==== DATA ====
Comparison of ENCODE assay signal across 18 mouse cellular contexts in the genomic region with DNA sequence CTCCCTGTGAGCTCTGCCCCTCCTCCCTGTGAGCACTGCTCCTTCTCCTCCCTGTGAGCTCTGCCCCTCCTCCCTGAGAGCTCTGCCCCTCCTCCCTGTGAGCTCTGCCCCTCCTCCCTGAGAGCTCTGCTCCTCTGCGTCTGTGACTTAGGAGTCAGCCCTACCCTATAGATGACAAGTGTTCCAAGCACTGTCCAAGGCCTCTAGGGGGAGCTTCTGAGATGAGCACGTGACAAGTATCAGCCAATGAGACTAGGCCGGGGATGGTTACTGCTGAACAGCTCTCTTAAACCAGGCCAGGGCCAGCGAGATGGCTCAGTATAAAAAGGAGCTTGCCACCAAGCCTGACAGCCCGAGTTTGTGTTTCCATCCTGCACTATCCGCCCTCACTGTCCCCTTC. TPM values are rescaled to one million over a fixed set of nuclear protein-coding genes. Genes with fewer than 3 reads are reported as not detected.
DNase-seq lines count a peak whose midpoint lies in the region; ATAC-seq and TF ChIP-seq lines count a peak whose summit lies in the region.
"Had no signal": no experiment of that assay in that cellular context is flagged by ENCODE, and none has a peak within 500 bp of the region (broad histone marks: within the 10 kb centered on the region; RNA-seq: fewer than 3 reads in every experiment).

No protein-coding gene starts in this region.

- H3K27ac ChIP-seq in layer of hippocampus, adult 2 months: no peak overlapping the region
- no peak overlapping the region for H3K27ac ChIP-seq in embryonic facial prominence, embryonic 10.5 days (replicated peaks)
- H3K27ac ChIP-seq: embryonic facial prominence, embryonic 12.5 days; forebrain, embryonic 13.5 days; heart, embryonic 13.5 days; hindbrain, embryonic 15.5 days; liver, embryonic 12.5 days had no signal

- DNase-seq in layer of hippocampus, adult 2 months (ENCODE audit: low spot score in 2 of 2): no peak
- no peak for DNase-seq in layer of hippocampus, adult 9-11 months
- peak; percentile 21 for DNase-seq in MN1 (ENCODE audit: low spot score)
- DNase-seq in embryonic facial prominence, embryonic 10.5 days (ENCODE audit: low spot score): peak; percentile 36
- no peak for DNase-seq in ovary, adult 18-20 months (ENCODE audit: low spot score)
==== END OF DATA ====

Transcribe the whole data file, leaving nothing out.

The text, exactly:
Comparison of ENCODE assay signal across 18 mouse cellular contexts in the genomic region with DNA sequence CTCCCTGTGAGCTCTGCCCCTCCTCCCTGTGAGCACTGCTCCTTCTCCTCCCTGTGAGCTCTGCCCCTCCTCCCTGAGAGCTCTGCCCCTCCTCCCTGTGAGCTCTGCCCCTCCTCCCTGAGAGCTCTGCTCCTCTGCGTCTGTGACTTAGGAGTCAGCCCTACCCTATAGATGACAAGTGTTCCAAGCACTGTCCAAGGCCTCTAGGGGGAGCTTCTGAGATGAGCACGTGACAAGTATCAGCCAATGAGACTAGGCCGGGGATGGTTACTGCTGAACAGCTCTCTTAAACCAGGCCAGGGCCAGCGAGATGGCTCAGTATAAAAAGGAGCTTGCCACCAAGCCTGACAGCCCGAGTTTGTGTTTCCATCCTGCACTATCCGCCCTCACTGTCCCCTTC. TPM values are rescaled to one million over a fixed set of nuclear protein-coding genes. Genes with fewer than 3 reads are reported as not detected.
DNase-seq lines count a peak whose midpoint lies in the region; ATAC-seq and TF ChIP-seq lines count a peak whose summit lies in the region.
"Had no signal": no experiment of that assay in that cellular context is flagged by ENCODE, and none has a peak within 500 bp of the region (broad histone marks: within the 10 kb centered on the region; RNA-seq: fewer than 3 reads in every experiment).

No protein-coding gene starts in this region.

- H3K27ac ChIP-seq in layer of hippocampus, adult 2 months: no peak overlapping the region
- no peak overlapping the region for H3K27ac ChIP-seq in embryonic facial prominence, embryonic 10.5 days (replicated peaks)
- H3K27ac ChIP-seq: embryonic facial prominence, embryonic 12.5 days; forebrain, embryonic 13.5 days; heart, embryonic 13.5 days; hindbrain, embryonic 15.5 days; liver, embryonic 12.5 days had no signal

- DNase-seq in layer of hippocampus, adult 2 months (ENCODE audit: low spot score in 2 of 2): no peak
- no peak for DNase-seq in layer of hippocampus, adult 9-11 months
- peak; percentile 21 for DNase-seq in MN1 (ENCODE audit: low spot score)
- DNase-seq in embryonic facial prominence, embryonic 10.5 days (ENCODE audit: low spot score): peak; percentile 36
- no peak for DNase-seq in ovary, adult 18-20 months (ENCODE audit: low spot score)